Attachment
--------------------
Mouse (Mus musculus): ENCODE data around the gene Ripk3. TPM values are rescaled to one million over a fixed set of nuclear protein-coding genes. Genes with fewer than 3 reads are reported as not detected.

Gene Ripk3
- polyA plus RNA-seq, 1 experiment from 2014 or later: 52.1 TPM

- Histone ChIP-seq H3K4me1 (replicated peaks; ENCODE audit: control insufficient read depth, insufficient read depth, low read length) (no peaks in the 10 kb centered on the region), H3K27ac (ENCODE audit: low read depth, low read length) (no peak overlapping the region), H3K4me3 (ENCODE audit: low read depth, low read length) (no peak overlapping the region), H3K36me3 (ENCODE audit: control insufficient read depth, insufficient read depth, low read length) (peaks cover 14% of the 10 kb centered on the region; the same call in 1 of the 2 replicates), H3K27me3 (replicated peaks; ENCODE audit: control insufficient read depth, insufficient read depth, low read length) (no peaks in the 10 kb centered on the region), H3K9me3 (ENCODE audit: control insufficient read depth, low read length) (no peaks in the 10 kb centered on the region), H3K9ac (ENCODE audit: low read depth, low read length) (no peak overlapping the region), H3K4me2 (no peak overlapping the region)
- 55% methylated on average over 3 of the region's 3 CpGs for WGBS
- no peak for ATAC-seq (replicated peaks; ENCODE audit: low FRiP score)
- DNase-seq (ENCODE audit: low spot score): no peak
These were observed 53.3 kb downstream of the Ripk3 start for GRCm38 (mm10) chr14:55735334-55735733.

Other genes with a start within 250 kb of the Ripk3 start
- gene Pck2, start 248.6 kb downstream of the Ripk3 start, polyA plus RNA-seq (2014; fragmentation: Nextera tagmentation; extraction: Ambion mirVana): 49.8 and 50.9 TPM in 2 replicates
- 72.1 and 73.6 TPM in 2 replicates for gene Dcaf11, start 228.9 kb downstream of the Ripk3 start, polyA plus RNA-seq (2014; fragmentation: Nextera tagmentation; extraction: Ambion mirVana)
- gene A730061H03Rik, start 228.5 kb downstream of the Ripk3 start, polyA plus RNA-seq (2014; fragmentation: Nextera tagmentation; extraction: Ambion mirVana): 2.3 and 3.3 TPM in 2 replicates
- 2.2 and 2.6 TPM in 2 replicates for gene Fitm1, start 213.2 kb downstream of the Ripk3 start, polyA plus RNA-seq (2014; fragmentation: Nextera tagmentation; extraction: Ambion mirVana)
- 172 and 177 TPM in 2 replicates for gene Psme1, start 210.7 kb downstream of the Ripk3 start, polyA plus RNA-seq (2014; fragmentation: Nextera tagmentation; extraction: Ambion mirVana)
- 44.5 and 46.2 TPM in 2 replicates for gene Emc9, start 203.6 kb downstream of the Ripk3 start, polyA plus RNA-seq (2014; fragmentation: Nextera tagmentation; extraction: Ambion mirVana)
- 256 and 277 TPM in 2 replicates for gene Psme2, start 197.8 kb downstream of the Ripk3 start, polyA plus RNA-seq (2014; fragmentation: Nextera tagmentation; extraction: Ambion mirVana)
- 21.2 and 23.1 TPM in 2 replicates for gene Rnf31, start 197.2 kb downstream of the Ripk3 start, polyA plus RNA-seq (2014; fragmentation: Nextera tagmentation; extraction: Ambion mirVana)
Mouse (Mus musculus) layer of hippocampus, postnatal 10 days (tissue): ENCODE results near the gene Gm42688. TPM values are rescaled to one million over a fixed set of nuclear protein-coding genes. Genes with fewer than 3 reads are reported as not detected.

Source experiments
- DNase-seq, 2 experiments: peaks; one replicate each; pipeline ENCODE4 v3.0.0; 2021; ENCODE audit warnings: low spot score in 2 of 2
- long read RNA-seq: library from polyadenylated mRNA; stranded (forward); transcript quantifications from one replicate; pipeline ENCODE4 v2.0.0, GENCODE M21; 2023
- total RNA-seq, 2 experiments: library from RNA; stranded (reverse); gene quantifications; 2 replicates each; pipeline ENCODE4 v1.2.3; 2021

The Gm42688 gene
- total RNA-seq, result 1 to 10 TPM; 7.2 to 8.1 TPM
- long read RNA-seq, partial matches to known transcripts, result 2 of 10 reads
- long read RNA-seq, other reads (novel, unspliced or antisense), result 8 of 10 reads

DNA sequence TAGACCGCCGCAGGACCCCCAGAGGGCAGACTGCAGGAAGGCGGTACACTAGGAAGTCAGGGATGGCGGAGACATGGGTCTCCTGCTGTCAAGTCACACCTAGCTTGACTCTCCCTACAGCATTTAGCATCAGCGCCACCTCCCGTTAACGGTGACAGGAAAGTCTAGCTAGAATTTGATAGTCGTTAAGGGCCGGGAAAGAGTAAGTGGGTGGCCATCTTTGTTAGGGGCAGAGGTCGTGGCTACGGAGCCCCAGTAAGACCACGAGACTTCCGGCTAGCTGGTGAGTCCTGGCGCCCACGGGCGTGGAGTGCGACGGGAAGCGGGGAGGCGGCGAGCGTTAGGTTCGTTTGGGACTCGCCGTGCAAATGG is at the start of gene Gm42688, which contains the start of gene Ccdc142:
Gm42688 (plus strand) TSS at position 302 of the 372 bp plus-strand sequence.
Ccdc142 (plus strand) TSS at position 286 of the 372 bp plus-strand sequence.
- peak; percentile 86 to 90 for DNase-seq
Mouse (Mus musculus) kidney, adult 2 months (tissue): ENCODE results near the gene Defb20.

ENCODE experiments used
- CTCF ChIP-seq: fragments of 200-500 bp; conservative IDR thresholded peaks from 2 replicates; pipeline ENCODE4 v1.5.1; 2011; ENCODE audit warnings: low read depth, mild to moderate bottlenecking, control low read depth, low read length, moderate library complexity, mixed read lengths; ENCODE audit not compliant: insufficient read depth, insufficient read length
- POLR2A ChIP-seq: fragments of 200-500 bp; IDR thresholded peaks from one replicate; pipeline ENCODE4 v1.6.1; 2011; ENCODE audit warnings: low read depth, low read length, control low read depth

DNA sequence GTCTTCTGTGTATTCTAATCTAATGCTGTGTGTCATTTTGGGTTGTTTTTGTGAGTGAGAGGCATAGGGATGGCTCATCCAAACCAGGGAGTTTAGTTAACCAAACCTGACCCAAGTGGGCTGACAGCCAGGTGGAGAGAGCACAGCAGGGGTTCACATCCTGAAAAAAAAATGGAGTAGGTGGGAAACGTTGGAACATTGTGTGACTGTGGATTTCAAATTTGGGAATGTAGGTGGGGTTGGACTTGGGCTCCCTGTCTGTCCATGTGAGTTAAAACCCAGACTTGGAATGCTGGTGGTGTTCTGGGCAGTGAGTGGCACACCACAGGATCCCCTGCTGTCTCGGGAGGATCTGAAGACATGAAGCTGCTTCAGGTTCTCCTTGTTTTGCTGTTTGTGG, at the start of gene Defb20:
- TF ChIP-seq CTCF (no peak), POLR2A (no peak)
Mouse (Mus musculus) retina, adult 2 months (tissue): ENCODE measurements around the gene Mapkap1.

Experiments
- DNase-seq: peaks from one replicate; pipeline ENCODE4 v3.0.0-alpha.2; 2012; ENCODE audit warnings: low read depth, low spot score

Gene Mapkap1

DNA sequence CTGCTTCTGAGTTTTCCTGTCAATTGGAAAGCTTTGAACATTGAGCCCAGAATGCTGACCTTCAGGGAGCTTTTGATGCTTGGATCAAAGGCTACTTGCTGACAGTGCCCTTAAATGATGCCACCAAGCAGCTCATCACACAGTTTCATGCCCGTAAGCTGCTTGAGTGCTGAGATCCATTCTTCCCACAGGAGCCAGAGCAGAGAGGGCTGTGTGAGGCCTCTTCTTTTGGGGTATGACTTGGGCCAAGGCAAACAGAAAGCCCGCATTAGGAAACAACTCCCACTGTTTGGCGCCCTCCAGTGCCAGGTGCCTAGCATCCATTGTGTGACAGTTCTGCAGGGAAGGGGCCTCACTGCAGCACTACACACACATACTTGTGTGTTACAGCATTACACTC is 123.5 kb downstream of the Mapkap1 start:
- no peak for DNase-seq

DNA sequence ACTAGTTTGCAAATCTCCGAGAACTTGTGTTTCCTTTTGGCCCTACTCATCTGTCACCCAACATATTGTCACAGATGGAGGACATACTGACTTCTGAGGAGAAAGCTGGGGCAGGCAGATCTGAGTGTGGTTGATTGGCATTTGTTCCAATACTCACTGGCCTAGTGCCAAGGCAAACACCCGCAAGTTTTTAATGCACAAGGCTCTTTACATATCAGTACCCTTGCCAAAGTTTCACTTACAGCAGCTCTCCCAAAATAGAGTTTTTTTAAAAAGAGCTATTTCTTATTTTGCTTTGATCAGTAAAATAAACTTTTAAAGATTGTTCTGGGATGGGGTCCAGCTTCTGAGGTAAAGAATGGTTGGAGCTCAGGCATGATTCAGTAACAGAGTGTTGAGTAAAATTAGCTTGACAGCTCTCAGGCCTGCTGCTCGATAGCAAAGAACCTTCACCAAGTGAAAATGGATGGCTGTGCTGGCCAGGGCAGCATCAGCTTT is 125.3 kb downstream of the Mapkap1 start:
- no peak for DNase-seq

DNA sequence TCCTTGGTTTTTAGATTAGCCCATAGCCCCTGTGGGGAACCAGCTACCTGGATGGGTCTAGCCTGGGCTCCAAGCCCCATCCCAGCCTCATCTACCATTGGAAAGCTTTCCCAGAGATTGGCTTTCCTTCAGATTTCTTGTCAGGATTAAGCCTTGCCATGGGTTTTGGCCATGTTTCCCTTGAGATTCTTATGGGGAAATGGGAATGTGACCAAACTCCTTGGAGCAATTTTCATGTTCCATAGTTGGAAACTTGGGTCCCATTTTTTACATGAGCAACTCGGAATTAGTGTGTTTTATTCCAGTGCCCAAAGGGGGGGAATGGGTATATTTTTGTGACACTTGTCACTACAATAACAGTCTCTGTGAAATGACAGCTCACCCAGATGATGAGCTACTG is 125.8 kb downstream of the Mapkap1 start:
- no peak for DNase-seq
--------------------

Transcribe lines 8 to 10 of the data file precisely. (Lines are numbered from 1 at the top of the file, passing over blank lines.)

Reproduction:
These were observed 53.3 kb downstream of the Ripk3 start for GRCm38 (mm10) chr14:55735334-55735733.

Other genes with a start within 250 kb of the Ripk3 start
- gene Pck2, start 248.6 kb downstream of the Ripk3 start, polyA plus RNA-seq (2014; fragmentation: Nextera tagmentation; extraction: Ambion mirVana): 49.8 and 50.9 TPM in 2 replicates